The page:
This is far from the first time that the two East Asian democracies have feuded over their troubled history, including Japan’s colonization of Korea from 1910 to 1945. But Mr. Trump has done much to exacerbate the latest spat, first by modeling mercantilist tactics and then by doing little or nothing to defuse the conflict.
The flare-up started with a questionable ruling by South Korea’s Supreme Court, which said Japanese firms must compensate South Koreans used as forced laborers during World War II despite a 1965 treaty settling those claims. In July, the Japanese government of Shinzo Abe, a nationalist who has worked hard to cultivate Mr. Trump, responded with a Trumpian measure: restrictions on exports to South Korea, including chemicals vital to its big chip-manufacturing industry.
The previous South Korean government, under the conservative Park Geun-hye, had tried to head off the court’s ruling after striking a deal with Mr. Abe on another sensitive subject, South Korean women forced to serve as “comfort women” for the Japanese army. But the leftist Moon Jae-in, who succeeded her, chose to play on the easily inflamed Korean resentment toward Japan. Having already dismantled the earlier deal on comfort women, he responded aggressively to the Japanese export restrictions, first announcing the cancellation of the intelligence-sharing and then conducting military exercises near islets claimed by both countries.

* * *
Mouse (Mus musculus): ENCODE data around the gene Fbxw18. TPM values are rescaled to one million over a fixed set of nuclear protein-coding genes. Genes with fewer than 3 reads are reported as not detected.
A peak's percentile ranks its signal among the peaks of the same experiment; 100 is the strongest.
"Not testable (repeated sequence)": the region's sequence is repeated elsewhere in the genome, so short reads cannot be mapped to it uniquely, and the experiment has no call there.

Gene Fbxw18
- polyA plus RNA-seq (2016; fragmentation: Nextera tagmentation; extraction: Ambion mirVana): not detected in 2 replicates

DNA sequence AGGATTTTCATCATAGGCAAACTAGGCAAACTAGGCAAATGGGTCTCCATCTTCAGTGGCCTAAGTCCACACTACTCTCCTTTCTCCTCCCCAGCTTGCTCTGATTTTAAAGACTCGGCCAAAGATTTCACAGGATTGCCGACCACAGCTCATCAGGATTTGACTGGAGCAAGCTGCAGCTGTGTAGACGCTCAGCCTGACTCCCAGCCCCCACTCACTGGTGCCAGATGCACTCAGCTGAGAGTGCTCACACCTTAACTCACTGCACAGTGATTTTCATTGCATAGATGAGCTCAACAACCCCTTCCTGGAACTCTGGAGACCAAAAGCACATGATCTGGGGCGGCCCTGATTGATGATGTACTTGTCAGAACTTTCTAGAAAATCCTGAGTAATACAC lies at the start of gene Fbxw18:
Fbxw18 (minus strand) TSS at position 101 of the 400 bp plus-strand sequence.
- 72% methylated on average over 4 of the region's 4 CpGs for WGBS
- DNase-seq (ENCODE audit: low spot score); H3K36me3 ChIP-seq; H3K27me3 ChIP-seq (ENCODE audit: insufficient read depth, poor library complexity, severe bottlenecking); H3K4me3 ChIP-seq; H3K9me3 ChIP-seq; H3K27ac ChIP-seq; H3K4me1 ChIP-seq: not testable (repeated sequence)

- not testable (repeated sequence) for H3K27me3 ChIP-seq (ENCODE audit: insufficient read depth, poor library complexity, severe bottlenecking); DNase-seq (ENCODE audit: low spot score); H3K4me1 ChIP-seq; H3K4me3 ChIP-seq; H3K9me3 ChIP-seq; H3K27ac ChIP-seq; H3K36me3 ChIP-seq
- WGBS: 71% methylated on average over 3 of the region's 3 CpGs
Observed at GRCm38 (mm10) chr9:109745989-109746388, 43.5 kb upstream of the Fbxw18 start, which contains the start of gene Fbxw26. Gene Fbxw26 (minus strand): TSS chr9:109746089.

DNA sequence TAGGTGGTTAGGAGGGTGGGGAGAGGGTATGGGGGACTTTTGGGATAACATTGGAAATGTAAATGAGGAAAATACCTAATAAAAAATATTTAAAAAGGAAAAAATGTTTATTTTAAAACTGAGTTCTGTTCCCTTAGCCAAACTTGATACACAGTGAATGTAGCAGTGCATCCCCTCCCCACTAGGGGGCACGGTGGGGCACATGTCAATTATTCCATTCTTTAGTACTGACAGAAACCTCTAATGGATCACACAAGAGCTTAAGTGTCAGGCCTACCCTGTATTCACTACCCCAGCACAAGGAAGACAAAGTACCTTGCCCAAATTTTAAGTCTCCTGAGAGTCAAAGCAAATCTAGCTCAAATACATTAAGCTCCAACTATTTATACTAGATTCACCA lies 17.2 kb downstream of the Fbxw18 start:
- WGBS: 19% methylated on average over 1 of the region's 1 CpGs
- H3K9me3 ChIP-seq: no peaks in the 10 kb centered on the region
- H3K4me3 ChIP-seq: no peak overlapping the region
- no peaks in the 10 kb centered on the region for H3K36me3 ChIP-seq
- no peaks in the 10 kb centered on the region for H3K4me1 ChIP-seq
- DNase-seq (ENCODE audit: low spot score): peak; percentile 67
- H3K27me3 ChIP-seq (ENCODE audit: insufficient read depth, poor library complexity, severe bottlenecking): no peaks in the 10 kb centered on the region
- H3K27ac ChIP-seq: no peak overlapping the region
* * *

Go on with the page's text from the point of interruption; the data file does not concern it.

All this came as a blow to U.S. diplomats who had worked painstakingly to broker the intelligence deal and to encourage the settlement on comfort women. Yet, other than issuing a statement criticizing the South Korean move on intelligence sharing, the Trump administration has made little effort to repair the rift. This, even though North Korea’s recent testing of several new short-range missiles capable of striking both South Korea and Japan has made cooperation between them more urgent than ever.
President Barack Obama made it a priority to ease tensions between these vital U.S. allies, even convening a trilateral meeting with Ms. Park and Mr. Abe to break the ice between them. Mr. Trump, in contrast, has publicly complained about the expectation that he should do something. “How many things do I have to get involved in?” he whined after getting a mediation request from Mr. Moon in July. Thanks to such thinking, the U.S. strategic position in East Asia is steadily deteriorating, to the advantage of North Korea and China.